Speakers at a discussion held on Sunday about the Indus Basin Water Treaty between India and Pakistan termed the Indus Water Treaty a ‘unique’ formula.
The talk titled Water Politics in Punjab, organised at the Workers’ Party office, also discussed the involvement of the World Bank in the treaty.
Mushtaq Ahmed Gaadi, a lecturer at the National Institute of Pakistan Studies, said identity and ideology issue were dominant in water politics in Punjab. He said it was essential to understand that canals and dams were integral to modern Punjabi identity.
He said in the past 15 years several irrigation and water projects had been undertaken in the Punjab. However, he said, the irrigation system was unsustainable. In seven years or so years, he said Punjab will be heavily in debt.
Gaadi narrated an instance when he had faced hostility from journalists when he held a press conference to oppose the building of large dams.
Majed Akhtar, a teacher at the Beaconhouse National University, said the involvement of a third party, the World Bank, unusual.
There eastern rivers (Sutlej, Beas and Ravi) were given to India and the three western rivers (Indus, Jhelum and Chenab) to Pakistan. He said a dispute on sharing of river water emerged between the two countries, because no ruling was made about it in the boundary commission award.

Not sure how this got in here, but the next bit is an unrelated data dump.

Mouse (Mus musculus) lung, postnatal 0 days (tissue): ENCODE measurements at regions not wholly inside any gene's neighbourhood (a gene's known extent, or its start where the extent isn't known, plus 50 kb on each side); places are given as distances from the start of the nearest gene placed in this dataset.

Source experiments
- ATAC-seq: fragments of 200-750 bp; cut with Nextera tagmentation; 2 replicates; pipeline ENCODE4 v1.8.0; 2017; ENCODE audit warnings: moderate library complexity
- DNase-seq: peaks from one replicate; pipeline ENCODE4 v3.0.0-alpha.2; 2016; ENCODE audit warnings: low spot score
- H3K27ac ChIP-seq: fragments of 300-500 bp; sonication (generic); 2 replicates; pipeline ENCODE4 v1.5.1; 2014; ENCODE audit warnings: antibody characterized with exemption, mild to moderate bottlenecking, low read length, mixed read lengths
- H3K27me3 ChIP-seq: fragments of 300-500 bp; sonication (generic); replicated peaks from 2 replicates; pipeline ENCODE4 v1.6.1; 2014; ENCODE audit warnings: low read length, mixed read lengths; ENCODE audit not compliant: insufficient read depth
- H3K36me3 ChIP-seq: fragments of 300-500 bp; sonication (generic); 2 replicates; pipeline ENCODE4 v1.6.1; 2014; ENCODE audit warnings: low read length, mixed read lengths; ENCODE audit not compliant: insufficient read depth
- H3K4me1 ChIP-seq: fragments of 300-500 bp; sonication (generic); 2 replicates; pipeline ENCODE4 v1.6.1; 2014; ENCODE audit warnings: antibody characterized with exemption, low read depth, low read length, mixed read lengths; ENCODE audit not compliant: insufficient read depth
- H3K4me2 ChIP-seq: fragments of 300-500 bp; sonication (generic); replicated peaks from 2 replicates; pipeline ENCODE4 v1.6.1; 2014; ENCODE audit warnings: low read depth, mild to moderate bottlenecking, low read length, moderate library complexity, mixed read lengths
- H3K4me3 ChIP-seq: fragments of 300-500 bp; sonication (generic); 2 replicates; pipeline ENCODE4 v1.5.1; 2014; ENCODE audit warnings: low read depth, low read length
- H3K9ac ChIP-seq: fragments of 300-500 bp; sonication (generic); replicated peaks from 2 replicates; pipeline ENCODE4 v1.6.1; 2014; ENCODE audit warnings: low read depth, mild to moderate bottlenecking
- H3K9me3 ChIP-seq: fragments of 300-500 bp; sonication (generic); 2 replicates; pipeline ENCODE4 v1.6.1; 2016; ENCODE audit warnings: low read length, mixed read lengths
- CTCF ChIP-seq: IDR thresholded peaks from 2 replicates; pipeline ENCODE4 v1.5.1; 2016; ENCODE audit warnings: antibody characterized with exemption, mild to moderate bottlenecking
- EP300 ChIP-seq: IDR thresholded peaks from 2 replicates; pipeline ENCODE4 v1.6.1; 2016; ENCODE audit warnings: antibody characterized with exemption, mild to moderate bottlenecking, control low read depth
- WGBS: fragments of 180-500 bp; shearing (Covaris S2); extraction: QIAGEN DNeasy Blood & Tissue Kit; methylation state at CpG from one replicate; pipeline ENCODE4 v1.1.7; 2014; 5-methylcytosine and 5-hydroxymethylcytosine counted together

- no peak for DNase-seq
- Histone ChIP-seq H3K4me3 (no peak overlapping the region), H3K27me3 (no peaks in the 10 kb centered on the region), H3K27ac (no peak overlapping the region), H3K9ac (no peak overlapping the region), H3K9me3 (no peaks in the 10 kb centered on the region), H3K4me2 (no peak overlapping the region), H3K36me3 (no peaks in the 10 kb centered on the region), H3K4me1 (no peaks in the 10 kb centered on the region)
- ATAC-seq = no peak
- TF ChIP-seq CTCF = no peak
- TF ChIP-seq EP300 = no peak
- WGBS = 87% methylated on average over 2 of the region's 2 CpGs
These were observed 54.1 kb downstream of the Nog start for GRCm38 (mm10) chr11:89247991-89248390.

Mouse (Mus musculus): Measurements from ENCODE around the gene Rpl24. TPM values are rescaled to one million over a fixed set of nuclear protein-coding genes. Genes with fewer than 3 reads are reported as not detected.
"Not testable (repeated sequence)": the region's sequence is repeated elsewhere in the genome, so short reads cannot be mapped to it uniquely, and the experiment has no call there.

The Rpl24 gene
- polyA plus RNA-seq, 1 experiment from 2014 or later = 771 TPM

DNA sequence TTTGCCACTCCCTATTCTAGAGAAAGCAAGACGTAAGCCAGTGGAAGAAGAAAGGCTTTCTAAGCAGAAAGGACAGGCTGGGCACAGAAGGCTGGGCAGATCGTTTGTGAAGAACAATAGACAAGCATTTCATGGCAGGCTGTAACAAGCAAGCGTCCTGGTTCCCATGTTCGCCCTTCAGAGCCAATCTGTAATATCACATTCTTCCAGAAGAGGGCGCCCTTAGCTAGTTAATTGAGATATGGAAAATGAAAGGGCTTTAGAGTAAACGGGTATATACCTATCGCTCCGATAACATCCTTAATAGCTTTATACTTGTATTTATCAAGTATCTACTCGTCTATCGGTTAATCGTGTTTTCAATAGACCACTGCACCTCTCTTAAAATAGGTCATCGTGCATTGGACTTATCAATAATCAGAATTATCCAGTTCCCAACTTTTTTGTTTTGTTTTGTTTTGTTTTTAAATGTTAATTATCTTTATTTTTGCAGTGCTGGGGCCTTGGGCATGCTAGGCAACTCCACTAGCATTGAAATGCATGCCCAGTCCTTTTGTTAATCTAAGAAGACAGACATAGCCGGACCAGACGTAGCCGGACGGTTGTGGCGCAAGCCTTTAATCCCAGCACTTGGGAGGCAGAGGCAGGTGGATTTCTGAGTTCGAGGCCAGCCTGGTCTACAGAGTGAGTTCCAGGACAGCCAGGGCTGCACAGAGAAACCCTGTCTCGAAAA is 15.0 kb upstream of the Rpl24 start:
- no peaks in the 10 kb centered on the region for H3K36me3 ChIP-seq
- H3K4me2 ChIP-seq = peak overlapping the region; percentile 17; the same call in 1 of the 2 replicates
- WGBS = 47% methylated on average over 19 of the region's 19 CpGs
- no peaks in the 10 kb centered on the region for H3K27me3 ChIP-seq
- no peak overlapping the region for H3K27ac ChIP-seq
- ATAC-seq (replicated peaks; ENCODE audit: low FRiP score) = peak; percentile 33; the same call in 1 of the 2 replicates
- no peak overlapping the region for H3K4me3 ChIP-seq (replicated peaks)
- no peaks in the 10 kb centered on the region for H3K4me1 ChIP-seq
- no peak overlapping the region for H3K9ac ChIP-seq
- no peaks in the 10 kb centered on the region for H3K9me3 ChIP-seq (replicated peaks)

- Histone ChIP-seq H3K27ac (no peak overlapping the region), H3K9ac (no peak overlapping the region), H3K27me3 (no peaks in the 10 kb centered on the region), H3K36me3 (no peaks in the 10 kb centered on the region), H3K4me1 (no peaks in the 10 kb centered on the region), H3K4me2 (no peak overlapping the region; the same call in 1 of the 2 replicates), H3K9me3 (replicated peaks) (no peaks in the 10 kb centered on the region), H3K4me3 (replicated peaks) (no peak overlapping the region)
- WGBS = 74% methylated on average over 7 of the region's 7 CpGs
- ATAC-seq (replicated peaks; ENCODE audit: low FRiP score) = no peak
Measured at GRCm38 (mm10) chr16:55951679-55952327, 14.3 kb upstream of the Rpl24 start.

“The treaty was finally signed between India and Pakistan in 1960,” he said.
Akhtar said though the western rivers were given to Pakistan, according to the treaty, India still had the right to development works as long as it did not violate the treaty.
“You would think the purpose of the treaty was the protection of the downstream water users. But that was not the case,” he said. The treaty, he added, instead recognised ‘development’ as legitimate.
Mubashir Rizvi, one of the speakers, said riverine communities were losing control over how they identified themselves. A PhD student at the University of Texas at Austin, Rizvi believed that canals and dams were not mere ‘things’ or ‘objects’, but ‘cultural objects in their own right’. He said these states were consolidating its control so identities of the people were at risk. “There are very few ways left in which people can choose to identify themselves,” he said.
Rizvi stressed the need for a public discourse on the subject, adding that the meaning it held for the communities was largely different from those for states and international institution like the World Bank.
Published in The Express Tribune, July 23rd, 2012.
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